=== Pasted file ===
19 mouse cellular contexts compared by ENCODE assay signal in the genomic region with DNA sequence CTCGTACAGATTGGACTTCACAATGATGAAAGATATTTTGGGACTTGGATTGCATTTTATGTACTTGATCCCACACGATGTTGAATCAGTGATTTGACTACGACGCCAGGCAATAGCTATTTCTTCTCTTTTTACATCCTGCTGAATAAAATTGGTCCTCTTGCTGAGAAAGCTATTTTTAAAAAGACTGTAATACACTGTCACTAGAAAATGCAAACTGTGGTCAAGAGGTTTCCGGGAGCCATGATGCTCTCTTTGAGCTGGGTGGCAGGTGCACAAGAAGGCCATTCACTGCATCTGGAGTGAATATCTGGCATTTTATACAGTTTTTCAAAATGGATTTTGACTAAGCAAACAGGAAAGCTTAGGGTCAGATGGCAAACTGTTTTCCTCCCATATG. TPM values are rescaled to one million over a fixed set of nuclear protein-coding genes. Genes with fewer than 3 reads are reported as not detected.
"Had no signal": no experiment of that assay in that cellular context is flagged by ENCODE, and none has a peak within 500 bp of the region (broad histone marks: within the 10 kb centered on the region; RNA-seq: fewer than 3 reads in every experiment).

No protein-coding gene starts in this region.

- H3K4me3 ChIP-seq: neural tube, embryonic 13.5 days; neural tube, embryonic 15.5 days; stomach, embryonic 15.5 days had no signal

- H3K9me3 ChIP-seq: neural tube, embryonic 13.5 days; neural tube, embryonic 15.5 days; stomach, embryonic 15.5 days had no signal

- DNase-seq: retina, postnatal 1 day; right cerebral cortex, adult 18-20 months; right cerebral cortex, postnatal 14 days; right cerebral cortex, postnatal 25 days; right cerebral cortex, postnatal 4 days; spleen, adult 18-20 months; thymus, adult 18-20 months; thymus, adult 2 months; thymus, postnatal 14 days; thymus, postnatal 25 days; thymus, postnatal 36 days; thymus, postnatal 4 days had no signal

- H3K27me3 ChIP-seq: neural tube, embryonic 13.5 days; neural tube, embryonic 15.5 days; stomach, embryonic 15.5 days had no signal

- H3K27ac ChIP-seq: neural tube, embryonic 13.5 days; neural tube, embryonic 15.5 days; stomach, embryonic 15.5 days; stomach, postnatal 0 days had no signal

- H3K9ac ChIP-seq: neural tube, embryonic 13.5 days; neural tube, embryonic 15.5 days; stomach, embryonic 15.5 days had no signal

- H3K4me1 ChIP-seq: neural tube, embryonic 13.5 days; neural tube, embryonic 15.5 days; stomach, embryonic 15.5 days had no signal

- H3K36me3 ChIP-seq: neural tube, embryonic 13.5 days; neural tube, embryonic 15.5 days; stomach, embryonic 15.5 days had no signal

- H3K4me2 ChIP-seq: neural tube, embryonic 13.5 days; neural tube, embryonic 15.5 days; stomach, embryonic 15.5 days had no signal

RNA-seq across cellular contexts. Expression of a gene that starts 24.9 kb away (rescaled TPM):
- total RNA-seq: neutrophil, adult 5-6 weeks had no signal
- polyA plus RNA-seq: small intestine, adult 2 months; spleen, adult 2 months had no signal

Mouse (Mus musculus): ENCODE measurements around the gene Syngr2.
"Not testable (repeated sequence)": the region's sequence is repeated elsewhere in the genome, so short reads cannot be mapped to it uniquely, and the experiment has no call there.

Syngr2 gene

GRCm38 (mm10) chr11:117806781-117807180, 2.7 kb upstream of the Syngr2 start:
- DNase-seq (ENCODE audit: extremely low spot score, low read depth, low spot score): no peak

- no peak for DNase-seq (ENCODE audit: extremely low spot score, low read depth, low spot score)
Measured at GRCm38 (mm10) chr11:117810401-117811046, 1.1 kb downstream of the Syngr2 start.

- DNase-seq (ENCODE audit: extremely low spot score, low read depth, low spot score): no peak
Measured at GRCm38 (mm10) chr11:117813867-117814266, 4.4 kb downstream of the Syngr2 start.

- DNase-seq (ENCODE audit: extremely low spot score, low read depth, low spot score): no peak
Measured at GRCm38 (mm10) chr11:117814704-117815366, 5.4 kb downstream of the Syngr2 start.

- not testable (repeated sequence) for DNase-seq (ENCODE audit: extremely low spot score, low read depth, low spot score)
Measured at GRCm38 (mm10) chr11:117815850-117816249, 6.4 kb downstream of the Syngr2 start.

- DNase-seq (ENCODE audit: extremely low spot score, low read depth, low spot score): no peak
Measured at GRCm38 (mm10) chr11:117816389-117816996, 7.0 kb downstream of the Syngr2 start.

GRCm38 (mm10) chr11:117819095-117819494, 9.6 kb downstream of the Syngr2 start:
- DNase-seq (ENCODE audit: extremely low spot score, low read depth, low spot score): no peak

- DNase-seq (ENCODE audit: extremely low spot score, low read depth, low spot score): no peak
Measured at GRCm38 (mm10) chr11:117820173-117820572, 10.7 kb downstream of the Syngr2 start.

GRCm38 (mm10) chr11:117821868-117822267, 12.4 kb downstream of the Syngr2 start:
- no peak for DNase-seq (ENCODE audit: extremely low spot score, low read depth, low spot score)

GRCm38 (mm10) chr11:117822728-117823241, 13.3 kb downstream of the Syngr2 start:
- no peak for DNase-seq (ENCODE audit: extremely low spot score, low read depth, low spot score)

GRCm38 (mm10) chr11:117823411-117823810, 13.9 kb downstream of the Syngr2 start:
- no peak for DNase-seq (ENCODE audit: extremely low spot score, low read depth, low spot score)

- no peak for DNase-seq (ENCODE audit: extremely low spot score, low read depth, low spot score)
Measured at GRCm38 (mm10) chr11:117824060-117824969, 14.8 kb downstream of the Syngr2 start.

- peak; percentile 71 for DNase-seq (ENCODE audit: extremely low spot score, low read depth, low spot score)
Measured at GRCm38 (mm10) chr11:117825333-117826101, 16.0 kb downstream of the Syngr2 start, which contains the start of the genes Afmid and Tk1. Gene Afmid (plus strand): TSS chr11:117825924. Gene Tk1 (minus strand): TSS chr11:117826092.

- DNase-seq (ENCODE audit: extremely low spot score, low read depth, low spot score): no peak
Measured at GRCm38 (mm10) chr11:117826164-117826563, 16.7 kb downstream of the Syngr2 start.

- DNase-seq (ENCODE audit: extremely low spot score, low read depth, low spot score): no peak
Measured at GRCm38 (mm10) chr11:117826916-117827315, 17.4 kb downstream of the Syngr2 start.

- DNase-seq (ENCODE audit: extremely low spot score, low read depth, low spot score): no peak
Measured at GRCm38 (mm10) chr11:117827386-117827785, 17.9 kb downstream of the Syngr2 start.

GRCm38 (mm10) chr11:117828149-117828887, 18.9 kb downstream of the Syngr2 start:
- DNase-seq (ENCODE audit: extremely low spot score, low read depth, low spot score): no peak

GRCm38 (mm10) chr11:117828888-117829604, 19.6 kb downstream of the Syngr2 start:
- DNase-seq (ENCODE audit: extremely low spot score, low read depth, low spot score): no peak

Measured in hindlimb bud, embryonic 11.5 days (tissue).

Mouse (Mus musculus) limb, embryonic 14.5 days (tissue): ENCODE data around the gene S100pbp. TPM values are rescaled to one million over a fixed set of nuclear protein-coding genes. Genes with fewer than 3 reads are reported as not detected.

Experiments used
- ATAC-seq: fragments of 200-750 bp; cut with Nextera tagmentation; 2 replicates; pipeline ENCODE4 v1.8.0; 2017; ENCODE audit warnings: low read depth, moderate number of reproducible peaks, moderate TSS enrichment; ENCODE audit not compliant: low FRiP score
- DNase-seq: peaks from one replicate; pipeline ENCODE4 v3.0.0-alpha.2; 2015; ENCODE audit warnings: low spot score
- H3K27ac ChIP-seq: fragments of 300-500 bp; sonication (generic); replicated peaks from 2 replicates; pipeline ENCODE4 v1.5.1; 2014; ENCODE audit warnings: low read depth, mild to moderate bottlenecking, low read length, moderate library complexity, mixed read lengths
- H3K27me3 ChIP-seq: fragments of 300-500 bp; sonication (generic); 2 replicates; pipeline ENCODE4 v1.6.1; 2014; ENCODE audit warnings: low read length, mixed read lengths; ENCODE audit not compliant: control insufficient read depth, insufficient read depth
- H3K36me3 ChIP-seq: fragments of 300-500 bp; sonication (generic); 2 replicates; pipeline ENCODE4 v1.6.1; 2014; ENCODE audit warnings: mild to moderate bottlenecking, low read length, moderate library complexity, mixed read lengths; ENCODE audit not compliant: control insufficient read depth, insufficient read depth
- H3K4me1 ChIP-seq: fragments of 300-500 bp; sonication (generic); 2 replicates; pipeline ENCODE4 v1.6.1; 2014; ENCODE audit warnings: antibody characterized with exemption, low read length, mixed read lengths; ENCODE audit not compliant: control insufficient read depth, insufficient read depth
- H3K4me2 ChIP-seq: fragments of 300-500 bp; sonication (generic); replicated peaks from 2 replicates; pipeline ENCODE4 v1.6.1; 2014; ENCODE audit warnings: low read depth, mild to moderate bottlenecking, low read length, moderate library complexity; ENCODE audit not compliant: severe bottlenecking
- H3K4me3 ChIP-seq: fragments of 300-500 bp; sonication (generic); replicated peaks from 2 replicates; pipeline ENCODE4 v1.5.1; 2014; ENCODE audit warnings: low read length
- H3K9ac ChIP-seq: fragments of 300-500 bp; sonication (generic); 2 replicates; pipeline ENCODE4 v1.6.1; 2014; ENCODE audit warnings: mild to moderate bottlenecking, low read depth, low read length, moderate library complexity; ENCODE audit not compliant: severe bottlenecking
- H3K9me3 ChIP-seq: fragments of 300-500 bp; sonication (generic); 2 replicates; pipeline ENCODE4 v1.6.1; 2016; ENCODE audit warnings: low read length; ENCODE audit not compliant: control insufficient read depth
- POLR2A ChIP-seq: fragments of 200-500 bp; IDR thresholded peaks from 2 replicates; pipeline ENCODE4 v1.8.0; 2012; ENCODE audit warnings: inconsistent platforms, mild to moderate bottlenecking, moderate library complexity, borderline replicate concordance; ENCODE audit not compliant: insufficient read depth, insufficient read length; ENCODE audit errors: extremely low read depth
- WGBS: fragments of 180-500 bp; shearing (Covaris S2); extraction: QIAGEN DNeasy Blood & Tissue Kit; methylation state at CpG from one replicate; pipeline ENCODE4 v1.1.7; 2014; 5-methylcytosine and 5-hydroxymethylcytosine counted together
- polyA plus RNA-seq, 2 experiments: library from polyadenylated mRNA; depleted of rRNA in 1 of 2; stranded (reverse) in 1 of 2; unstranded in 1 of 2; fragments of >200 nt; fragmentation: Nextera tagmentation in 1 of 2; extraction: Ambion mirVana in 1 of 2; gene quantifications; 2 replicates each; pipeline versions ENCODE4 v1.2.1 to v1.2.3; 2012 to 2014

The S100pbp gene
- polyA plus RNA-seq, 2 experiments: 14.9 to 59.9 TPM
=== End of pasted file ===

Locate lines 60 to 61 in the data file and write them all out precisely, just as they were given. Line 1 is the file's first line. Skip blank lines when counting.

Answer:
- H3K27ac ChIP-seq: fragments of 300-500 bp; sonication (generic); replicated peaks from 2 replicates; pipeline ENCODE4 v1.5.1; 2014; ENCODE audit warnings: low read depth, mild to moderate bottlenecking, low read length, moderate library complexity, mixed read lengths
- H3K27me3 ChIP-seq: fragments of 300-500 bp; sonication (generic); 2 replicates; pipeline ENCODE4 v1.6.1; 2014; ENCODE audit warnings: low read length, mixed read lengths; ENCODE audit not compliant: control insufficient read depth, insufficient read depth